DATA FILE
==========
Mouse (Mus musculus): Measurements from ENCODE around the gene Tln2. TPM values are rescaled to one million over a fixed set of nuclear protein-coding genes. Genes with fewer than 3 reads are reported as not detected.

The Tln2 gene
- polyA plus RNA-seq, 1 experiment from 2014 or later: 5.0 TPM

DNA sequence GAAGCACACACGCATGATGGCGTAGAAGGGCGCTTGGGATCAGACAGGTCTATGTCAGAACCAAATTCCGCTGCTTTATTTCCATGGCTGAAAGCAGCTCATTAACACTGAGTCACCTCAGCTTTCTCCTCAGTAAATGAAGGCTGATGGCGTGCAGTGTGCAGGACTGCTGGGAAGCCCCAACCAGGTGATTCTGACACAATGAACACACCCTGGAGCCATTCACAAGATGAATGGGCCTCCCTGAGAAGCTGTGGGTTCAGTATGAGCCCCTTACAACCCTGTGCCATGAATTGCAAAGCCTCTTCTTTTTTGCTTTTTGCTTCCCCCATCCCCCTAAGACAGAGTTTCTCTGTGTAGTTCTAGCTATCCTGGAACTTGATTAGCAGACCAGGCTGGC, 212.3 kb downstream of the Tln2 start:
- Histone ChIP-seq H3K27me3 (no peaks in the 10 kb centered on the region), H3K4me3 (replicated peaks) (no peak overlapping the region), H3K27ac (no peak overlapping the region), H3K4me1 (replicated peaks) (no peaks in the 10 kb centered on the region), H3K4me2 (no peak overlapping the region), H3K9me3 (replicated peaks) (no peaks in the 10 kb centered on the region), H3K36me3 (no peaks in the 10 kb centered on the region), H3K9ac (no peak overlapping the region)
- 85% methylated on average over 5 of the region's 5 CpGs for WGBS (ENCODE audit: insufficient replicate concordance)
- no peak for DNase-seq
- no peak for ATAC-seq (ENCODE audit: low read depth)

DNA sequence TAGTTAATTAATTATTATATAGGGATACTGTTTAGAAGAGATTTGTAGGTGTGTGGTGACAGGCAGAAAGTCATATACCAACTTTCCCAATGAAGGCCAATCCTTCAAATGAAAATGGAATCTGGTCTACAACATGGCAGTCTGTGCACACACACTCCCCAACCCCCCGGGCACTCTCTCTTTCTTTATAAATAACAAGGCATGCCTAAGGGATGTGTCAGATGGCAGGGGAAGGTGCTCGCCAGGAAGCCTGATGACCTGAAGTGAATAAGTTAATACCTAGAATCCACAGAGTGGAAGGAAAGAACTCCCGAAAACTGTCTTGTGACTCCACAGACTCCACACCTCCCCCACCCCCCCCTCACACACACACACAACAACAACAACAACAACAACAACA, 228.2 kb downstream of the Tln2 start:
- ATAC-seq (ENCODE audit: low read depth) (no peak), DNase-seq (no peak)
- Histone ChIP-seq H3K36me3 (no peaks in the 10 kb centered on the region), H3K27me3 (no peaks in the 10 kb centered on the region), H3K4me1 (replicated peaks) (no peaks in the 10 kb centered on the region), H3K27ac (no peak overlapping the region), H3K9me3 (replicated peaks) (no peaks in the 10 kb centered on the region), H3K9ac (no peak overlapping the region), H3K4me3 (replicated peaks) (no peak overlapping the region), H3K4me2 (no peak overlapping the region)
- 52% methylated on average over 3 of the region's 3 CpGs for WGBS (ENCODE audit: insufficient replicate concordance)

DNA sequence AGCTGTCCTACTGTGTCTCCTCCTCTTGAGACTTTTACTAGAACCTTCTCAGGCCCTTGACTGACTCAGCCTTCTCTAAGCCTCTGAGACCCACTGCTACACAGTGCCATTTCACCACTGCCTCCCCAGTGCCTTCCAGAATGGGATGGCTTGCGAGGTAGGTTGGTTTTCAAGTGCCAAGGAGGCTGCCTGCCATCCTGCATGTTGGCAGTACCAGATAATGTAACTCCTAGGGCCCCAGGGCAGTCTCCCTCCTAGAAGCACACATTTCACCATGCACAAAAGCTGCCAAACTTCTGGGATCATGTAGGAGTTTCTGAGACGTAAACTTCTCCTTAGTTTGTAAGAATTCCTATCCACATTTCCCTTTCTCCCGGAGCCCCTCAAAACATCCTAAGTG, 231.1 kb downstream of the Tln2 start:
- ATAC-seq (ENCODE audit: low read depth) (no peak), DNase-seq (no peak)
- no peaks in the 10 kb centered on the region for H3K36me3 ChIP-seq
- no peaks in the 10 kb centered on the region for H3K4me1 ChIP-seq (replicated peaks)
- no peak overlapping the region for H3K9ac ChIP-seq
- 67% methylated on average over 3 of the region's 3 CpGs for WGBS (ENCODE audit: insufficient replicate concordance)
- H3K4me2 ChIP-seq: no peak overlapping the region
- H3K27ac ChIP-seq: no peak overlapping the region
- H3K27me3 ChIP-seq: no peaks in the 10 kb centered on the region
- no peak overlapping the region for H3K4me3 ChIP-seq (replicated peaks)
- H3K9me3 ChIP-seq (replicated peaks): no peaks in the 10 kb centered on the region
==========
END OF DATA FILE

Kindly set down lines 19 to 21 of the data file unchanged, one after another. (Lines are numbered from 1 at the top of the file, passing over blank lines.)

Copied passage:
- H3K4me2 ChIP-seq: no peak overlapping the region
- H3K27ac ChIP-seq: no peak overlapping the region
- H3K27me3 ChIP-seq: no peaks in the 10 kb centered on the region